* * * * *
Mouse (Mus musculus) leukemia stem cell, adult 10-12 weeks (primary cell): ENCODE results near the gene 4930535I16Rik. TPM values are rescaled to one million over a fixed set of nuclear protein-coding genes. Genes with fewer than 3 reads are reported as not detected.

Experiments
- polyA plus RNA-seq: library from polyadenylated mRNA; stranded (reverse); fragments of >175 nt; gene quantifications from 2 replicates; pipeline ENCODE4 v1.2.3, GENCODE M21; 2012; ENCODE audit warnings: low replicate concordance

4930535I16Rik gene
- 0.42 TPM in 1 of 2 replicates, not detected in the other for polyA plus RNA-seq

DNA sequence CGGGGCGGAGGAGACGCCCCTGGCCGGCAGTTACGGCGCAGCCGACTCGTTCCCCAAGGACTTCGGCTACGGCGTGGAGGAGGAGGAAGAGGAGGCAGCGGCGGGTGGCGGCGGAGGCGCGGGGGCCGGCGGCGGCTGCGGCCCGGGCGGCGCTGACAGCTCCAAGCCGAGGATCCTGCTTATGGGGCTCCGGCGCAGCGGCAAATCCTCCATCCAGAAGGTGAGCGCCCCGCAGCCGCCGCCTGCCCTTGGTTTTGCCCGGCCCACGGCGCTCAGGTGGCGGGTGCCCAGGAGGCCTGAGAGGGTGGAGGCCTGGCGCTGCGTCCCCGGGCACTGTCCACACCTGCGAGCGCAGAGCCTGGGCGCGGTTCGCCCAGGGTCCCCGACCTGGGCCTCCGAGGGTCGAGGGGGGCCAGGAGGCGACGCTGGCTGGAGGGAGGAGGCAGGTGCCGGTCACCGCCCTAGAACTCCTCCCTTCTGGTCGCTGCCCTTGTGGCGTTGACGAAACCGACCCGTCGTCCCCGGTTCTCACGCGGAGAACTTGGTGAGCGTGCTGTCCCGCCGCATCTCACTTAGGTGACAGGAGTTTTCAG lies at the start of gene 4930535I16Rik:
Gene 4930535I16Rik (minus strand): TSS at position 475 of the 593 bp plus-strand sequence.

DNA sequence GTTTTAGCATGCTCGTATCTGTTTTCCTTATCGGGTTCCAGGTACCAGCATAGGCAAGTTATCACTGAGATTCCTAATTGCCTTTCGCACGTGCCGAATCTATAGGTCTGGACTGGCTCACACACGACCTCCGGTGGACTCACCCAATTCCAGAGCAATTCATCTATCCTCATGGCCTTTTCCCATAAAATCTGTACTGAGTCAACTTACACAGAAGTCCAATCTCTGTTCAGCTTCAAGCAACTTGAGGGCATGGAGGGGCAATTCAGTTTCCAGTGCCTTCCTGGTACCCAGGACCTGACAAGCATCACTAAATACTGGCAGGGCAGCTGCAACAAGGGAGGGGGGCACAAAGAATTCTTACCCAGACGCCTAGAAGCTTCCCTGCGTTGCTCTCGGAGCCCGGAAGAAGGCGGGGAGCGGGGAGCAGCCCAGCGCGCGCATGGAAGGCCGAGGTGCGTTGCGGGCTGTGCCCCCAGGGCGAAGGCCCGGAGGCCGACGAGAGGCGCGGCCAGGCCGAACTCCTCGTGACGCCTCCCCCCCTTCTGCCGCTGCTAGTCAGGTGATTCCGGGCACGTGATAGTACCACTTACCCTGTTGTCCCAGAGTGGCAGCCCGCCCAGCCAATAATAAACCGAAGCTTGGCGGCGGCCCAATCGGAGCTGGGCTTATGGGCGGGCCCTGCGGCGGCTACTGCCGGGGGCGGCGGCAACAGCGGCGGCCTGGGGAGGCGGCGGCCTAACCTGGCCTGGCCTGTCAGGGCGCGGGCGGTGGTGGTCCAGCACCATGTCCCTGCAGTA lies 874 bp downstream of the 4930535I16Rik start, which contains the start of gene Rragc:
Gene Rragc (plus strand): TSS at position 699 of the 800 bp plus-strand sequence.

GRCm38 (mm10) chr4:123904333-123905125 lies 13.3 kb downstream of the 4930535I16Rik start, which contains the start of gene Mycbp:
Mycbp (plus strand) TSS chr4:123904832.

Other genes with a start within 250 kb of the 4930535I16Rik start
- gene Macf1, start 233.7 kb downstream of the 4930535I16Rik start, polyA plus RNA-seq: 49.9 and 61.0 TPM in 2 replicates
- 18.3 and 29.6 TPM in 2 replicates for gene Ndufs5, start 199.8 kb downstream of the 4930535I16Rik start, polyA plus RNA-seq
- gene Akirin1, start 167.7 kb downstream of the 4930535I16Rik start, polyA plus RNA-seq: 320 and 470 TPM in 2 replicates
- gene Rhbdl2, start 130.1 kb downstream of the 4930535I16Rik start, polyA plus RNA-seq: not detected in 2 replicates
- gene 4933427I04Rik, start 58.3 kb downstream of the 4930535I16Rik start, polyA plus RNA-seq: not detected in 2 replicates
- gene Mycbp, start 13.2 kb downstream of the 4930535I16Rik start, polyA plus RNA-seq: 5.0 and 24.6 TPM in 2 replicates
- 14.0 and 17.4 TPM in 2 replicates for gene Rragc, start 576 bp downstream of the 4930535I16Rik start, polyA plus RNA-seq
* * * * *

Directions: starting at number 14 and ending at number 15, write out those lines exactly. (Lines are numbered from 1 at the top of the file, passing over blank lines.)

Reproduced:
- 18.3 and 29.6 TPM in 2 replicates for gene Ndufs5, start 199.8 kb downstream of the 4930535I16Rik start, polyA plus RNA-seq
- gene Akirin1, start 167.7 kb downstream of the 4930535I16Rik start, polyA plus RNA-seq: 320 and 470 TPM in 2 replicates